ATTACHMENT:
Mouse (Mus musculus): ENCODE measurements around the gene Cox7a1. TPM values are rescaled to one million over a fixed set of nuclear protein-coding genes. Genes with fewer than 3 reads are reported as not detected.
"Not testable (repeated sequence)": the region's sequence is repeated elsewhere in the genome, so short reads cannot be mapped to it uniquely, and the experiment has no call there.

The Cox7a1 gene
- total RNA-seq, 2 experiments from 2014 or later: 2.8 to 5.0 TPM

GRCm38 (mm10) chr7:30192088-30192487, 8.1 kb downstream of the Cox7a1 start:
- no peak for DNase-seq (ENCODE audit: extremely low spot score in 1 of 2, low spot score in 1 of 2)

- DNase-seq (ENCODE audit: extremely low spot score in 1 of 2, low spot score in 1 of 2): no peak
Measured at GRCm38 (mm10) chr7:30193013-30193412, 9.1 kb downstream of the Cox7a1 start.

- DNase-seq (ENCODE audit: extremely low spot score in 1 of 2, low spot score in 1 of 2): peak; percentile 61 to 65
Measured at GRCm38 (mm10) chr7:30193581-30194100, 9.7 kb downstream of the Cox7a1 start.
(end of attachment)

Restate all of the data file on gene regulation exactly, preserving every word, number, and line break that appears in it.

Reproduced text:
Mouse (Mus musculus): ENCODE measurements around the gene Cox7a1. TPM values are rescaled to one million over a fixed set of nuclear protein-coding genes. Genes with fewer than 3 reads are reported as not detected.
"Not testable (repeated sequence)": the region's sequence is repeated elsewhere in the genome, so short reads cannot be mapped to it uniquely, and the experiment has no call there.

The Cox7a1 gene
- total RNA-seq, 2 experiments from 2014 or later: 2.8 to 5.0 TPM

GRCm38 (mm10) chr7:30192088-30192487, 8.1 kb downstream of the Cox7a1 start:
- no peak for DNase-seq (ENCODE audit: extremely low spot score in 1 of 2, low spot score in 1 of 2)

- DNase-seq (ENCODE audit: extremely low spot score in 1 of 2, low spot score in 1 of 2): no peak
Measured at GRCm38 (mm10) chr7:30193013-30193412, 9.1 kb downstream of the Cox7a1 start.

- DNase-seq (ENCODE audit: extremely low spot score in 1 of 2, low spot score in 1 of 2): peak; percentile 61 to 65
Measured at GRCm38 (mm10) chr7:30193581-30194100, 9.7 kb downstream of the Cox7a1 start.